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From the Editor

Well, that's another wild year in the books! And from start to finish, 2021 really gave 2020 a run for its money, didn't it? When we saw the light at the end of the tunnel around June-ish it turned out that light was the combined freight train of the delta and omicron variants, which exacerbated and already complicated problem.

Good grief, Charlie Brown.

You know, I’m trying to channel enough grace to write good things in this column, but it’s been another tough year. If we looked (and goodness knows we don’t have to look hard), we could each find many things to complain about. It’s hard to be grateful. It takes strength to be thankful.

It helps to start small. My family has a nightly dinner conversation where we ask each other, “What was the high of your day?” The rules are that it can’t mention work (for the adults) or video games (for kids). Sometimes the high is that we had nachos for dinner, but that’s still a high! This little bit of shared gratitude can have a pretty uplifting effect.

In that same vein, one of my favorite stories in this issue is called The Long Walk (found on page 22). It’s an example of taking time to be away—to appreciate what we have. The subject of the story, Tom Cowan, a friend of mine, recently hiked the Appalachian Trail after retiring from twin military and civilian careers. I met him late in his career, so I didn’t realize what a legend he was until his retirement. Turns out that at many units he’s served at, Tom’s been that stolid member of the command that put everyone else first, led quietly by example, and guided others by teaching them to help themselves. At his retirement ceremony, someone called him “a chief’s chief,” and it was a fitting description. (I remember marveling at how many hashmarks lined his sleeve—it was a LOT of gold.) When we talked during the interview, his rich, gravelly voice still conjured that feel of having a heart-to-heart over coffee with the command master chief.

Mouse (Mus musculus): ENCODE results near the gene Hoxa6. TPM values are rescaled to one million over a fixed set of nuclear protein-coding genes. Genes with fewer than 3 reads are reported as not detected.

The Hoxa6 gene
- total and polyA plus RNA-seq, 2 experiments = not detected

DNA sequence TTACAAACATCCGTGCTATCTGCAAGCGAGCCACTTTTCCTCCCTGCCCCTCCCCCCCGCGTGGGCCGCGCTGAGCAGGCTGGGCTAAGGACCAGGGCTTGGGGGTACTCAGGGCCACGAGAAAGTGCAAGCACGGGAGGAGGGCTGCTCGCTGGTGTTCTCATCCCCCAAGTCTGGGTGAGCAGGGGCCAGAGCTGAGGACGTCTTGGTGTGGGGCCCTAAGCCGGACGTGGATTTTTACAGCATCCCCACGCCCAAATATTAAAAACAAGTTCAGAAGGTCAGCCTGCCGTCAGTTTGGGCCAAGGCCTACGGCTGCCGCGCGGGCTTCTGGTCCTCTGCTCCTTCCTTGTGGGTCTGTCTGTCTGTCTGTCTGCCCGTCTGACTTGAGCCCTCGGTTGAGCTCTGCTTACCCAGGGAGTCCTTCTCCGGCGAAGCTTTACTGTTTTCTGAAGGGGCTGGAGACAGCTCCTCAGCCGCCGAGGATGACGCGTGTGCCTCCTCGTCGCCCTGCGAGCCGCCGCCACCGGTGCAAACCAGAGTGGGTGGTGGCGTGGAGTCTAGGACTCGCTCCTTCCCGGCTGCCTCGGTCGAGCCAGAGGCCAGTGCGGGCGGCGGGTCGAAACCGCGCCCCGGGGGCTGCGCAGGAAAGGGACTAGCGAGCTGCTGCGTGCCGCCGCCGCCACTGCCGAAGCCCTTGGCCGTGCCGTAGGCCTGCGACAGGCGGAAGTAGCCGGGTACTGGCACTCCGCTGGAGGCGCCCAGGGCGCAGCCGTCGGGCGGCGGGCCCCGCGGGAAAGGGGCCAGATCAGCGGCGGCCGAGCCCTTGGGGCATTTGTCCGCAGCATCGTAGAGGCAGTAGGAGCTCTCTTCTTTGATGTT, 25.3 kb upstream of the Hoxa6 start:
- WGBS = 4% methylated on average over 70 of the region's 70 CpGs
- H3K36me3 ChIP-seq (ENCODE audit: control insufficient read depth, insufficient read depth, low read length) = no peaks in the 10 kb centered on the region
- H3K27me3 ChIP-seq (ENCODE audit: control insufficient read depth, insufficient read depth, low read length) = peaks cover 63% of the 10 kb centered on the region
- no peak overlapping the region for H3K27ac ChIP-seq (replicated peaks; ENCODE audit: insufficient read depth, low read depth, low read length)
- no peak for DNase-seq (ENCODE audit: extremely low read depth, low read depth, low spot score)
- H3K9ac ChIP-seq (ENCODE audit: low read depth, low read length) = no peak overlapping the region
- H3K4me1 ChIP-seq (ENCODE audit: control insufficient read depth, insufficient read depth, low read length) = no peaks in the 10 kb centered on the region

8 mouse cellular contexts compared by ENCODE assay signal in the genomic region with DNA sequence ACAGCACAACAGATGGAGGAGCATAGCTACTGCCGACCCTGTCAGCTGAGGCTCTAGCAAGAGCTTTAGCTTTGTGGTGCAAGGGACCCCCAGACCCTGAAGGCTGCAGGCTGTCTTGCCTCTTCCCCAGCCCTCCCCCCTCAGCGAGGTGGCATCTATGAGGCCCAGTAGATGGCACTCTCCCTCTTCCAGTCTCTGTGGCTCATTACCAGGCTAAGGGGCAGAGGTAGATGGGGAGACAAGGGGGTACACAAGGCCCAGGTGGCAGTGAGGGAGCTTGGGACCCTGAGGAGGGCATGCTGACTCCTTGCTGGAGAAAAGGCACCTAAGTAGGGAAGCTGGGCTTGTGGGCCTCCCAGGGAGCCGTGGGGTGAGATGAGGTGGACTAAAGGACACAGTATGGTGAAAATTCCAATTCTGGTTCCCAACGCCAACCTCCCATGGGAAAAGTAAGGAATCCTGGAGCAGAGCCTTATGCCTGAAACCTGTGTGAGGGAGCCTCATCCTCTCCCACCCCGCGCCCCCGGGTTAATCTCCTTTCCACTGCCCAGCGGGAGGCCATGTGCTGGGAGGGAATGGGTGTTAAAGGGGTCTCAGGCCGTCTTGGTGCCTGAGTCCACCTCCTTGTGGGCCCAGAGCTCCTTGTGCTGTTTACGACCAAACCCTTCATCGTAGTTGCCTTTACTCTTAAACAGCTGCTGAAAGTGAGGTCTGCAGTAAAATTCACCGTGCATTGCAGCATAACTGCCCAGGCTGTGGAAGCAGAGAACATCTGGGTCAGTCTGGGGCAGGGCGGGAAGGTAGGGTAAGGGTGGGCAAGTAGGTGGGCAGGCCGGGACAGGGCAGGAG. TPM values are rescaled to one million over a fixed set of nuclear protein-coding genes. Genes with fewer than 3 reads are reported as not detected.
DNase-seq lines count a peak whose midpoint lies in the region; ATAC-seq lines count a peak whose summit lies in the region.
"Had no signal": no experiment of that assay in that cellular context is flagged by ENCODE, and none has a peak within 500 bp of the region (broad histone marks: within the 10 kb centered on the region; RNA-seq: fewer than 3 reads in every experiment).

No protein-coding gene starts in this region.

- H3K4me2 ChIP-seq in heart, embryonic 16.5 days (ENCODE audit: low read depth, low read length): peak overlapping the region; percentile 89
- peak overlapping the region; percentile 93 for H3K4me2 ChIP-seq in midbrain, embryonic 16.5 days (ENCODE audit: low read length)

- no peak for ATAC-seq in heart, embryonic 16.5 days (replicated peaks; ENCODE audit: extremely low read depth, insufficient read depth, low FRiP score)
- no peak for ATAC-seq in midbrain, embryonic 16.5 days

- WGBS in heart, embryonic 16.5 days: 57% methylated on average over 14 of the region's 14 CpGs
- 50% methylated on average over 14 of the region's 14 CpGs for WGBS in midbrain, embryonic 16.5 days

It was cathartic hearing him describe the simplicity of the trail, the absence of technology, and how friendship came fast (in Tom’s words) “just knowing you’re with people who are struggling in the same way.”

It’s crazy to think we’re looking at 2022, while wondering simultaneously why we’re still in the suck. Patience is hard to come by, but we’re all struggling in the same way right now. Some of us more than others, granted, because the holidays can be dark, especially if you lost a loved one. If it’s been a rough year, reach out to your chief, your friend, your family. Ask about the high of the day. Share a sadness.

If you don’t feel like you can open up to them yet, it’s good to keep CG SUPRT’s number handy (855-CGSUPRT [247-8778]), just in case.

The people we need to talk to, they’re out there.

And that’s a two-way street, by the way. Don’t forget to share a cup of coffee with others BEFORE they appear to be struggling. It opens that line of communication that needs to be established for when things get hairy. We’re Coast Guardsmen, which means we’re usually taking on more than we can handle, and covering our stress well. And like the tale of the boiling frog, we may not realize we’re at the point of no return until it’s too late.

This is a small Coast Guard, and we need all of you, you high-performing go-getters!

Take care of each other, and see you next year.

Anastasia Devlin, Editor-in-Chief

Click cover image to download a printable.pdf

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